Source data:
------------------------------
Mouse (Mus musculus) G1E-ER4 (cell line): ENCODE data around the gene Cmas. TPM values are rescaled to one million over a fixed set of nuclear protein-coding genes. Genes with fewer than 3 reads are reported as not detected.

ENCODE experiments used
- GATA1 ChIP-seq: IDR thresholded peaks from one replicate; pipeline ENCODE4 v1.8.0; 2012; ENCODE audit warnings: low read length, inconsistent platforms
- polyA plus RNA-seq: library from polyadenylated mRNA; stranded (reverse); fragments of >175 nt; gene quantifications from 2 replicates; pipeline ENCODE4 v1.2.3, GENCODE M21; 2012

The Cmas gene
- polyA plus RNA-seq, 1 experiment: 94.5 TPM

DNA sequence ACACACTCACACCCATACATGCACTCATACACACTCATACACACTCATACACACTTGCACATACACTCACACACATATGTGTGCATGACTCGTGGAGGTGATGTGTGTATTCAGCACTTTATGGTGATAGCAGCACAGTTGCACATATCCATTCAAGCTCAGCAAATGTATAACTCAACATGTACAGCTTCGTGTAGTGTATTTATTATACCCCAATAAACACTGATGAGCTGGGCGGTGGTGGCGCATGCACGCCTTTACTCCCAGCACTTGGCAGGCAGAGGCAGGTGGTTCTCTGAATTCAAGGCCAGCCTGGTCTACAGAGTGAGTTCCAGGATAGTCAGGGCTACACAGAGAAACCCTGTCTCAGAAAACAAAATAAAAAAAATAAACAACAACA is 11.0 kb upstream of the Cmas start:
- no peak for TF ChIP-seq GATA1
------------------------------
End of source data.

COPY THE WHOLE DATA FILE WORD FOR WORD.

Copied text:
Mouse (Mus musculus) G1E-ER4 (cell line): ENCODE data around the gene Cmas. TPM values are rescaled to one million over a fixed set of nuclear protein-coding genes. Genes with fewer than 3 reads are reported as not detected.

ENCODE experiments used
- GATA1 ChIP-seq: IDR thresholded peaks from one replicate; pipeline ENCODE4 v1.8.0; 2012; ENCODE audit warnings: low read length, inconsistent platforms
- polyA plus RNA-seq: library from polyadenylated mRNA; stranded (reverse); fragments of >175 nt; gene quantifications from 2 replicates; pipeline ENCODE4 v1.2.3, GENCODE M21; 2012

The Cmas gene
- polyA plus RNA-seq, 1 experiment: 94.5 TPM

DNA sequence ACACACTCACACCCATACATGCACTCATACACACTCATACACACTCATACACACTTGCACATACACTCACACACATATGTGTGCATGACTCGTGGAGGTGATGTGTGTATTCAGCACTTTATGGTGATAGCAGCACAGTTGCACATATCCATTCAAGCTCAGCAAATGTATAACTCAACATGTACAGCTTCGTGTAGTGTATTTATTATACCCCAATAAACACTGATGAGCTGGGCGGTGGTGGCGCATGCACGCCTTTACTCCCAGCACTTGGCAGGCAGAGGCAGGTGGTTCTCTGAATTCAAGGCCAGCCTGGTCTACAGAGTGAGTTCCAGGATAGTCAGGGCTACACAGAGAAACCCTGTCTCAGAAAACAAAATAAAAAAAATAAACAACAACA is 11.0 kb upstream of the Cmas start:
- no peak for TF ChIP-seq GATA1